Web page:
Démarré par Vince, 15-08-2011, 03:35:52
CiterHE picked players on form and that was it. No sentiment. No friendships. Cold and clinical. There was something very stiff and starchy about Mr Capello's regime before the 2010 World Cup. I found it difficult to be myself. Players split up along club lines. 'I was stunned not to go to the World Cup' ... Arsenal winger Theo Walcott opens up about Capello's England in a new book There was an Aston Villa group and a Manchester United group and the staff weren't very relaxed. It all felt a bit tense. Everyone was a bit too serious. One of the best mixers, one of the people who moved easily between the cliques, was Wayne Rooney. He's such an easy bloke to get along with and he's popular with everybody. In the future I think he'll make a great England captain. The other thing about him is that he always wants to win. Always. A few days after we arrived in Germany for the 2006 World Cup, I walked past the snooker room in the hotel and Wayne was having a match with John Terry. It was close but when JT sank the winning pot, Wayne lost his rag and snapped the cue with his hands. It put the fear of God into me. When Mr Capello named his 30-man provisional 2010 World Cup squad on May 11, I was in it. We headed out to a training camp in the Austrian Alps before we left for South Africa. Something happened out there that shook my confidence. It was the second day, and I made a run inside from my position out wide on the right. Suddenly Mr Capello started screaming at me at the top of his voice. Training stopped and everyone stared at their feet and looked embarrassed. \"Theo,\" he was yelling, \"I will kill you if you come inside like that again!\" Despite Mr Capello's outburst, I never quite knew what was required of me. I was confused. I had been injured so much that season that my confidence was fragile, but no one ever helped me. If you are the boss, surely you want everyone playing well and you want to encourage everyone. It killed me and I felt it wasn't fair. Mr Capello was due to name his final 23-man squad. I felt 100 per cent sure I would be going. You want to know how sure I was that I was going? Well, I'd packed my bag. On the day the squad was announced, I went to Brocket Hall, the country hotel near my home in Hertfordshire, for a last round of golf before going to South Africa. Mr Popular ... Theo and Wayne Rooney - who he tips for the captaincy I was on the fairway on the fourth hole when Mr Capello rang me on my mobile. He was short and to the point. He said he was sorry but I hadn't made the squad and I wouldn't be going to the World Cup. I was stunned. I had a bit of a cry. I respected Mr Capello's decision but I went through a whole mix of emotions in just a few days - I was numb, shocked, upset, angry, confused. On an earlier occasion I was woken by the phone ringing in my hotel room at The Grove - the England team's Hertfordshire training base for home games. It was one of the England staff and he sounded nervous. He said I'd missed a team meeting and that I'd better come and sort it out with Mr Capello. I'd thought the meeting was at 7.30pm but it turned out it had been half an hour earlier. I'd had an afternoon nap, set my alarm too late and slept through the meeting. I could feel my heart thumping. I had never missed a team meeting before. I was in trouble. It was the Monday evening before England's friendly against Holland in Amsterdam in August 2009. I got downstairs as fast as I could and spoke to one of the coaches. He said I should go and apologise to Mr Capello. The coach said he had gone back to his hotel room. I stood in front of his door for a few seconds, my heart thumping. I knocked and there was a brief wait that seemed like a lifetime. Then Mr Capello opened the door. He stood there, looking at me. \"Boss,\" I said, \"I'm so sorry I missed the meeting. I misread the time.\" Mr Capello's expression stayed the same. He shrugged his shoulders, then let the door swing shut in my face. He hadn't said a word. \"Oh, f*** me,\" I thought. It was much worse than getting a severe bollocking. It was seriously scary. The headmaster ... Theo Walcott says England players were embarrassed when Fabio Capello criticised him during training My week didn't improve. I was supposed to be released the next day to go back to Arsenal because of an injury. This had been agreed between Arsenal and the England medical staff but it soon became apparent the message had not got through to Mr Capello. I went to say goodbye to him on the Tuesday morning and wish him all the best for the match and he looked puzzled - in an angry kind of way. \"What?\" he said. \"I've got an injury, boss,\" I said. \"The staff have told me to go home.\" \"No,\" Mr Capello said, \"You are coming to Holland.\" So I went. I did a bit of the pre-match warm-up on the pitch but my back was too sore to do any more than that. Then I sat on the bench for the duration of the 2-2 draw. It seemed a slightly curious way of going about things because I could have gone back to Arsenal the day before and concentrated on starting my recovery. There were big differences to the way it had been under previous manager, Sven Goran Eriksson. It became obvious straight away that Mr Capello was very strict. It was like being in the presence of a headmaster. If you are eating and you look over to where he is and he is looking at you, you look down and eat straight away. You're s*** scared of him, basically. Every player reacts in a different way but I think that's what you need from a manager. There is this presence about him. It makes you believe that if you follow what he says, you will win things. And when he believes in you, you play better and your confidence goes up. But woe betide you if you put a foot out of line off the pitch. Don't touch your mobile phones in his presence, especially around dinner. That is a very serious no-no. Emile Heskey fell foul of that one during the World Cup qualifiers when Mr Capello caught him texting someone during dinner. He got up, yelled and chucked something at Emile. I had one close shave straight away with the discipline side of things. When I joined the squad before a game against the USA we were allowed to play golf at The Grove. I got Dad to bring my clubs and because there's a very strict food regime under Mr Capello I was really craving some crisps, just something different from the rather bland food we're allowed to eat, so I told Dad to bring me a snack. He brought Pringles but as he was lifting my clubs out of his boot I noticed with horror that Mr Capello was watching everyone like a hawk. Dad was about to hand me the Pringles but realised just in time that it would be a serious error and put them back in the boot as nonchalantly as he could. The food we're officially allowed is OK, it just gets a bit boring. So during the build-up to one match some of us snuck in some Nando's on the quiet. That was a seriously nerve-racking episode. Everybody kept expecting Mr Capello to burst out of the shadows as the players were eating their food. Things have gone well since then. I came straight back into the first team after the World Cup and have been selected for Euro 2012 qualifiers when I've been fit. The atmosphere with England is much more relaxed now. There are more smiles around the camp these days. Mr Capello has changed, lots of things have changed. He is more approachable.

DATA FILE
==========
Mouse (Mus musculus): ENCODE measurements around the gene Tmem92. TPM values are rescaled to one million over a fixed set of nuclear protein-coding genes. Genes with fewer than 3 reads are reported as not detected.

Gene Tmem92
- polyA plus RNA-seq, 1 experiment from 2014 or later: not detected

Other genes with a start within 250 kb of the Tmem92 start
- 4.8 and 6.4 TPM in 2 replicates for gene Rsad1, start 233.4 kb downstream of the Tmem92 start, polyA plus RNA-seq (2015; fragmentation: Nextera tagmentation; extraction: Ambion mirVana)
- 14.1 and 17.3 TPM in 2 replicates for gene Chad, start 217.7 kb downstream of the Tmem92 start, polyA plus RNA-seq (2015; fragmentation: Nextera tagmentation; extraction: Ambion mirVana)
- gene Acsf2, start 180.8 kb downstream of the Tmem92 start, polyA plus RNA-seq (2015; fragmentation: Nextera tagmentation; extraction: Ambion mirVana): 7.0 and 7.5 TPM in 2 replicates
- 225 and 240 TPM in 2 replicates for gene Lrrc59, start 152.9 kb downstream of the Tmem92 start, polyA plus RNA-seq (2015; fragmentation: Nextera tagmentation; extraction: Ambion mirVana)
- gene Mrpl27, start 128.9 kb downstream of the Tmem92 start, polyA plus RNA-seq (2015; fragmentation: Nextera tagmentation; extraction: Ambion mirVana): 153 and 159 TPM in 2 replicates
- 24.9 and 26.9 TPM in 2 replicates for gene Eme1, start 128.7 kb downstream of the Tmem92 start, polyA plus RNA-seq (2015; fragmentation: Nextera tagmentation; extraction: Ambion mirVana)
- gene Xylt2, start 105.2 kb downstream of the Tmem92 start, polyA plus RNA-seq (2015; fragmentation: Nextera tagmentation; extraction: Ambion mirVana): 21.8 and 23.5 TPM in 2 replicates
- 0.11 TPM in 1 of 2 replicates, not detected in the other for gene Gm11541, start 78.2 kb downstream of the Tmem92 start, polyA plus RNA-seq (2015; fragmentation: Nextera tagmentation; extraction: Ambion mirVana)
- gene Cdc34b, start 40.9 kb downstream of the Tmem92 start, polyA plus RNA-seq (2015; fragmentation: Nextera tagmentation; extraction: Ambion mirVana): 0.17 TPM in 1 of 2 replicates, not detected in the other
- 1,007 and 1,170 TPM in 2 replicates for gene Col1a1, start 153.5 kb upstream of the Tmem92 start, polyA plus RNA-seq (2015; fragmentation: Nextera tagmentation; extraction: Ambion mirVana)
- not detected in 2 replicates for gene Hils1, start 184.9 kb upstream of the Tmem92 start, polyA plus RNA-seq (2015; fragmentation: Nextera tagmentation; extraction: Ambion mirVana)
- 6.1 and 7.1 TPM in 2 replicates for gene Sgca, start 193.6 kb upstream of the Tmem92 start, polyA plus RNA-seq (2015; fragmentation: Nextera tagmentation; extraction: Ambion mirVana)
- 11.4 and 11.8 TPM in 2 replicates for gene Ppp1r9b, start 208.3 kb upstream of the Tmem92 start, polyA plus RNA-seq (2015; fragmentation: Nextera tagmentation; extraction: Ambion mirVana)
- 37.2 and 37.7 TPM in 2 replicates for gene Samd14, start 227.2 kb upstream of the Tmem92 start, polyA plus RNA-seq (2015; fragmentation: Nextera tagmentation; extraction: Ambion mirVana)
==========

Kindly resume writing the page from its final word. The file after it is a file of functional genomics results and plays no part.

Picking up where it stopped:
Citation de: gunner007Je suis toujours étonné de voir des joueurs de football en début de carrière, de moins de 25 ans parfois comme Théo, et qui n'ont rien réalisé de grandiose, sortir leur biographie. Quel intérêt ? De bons articles dans des revues spécialisés suffisent.
Citation de: VinceVous voulez que je vous traduise les passages?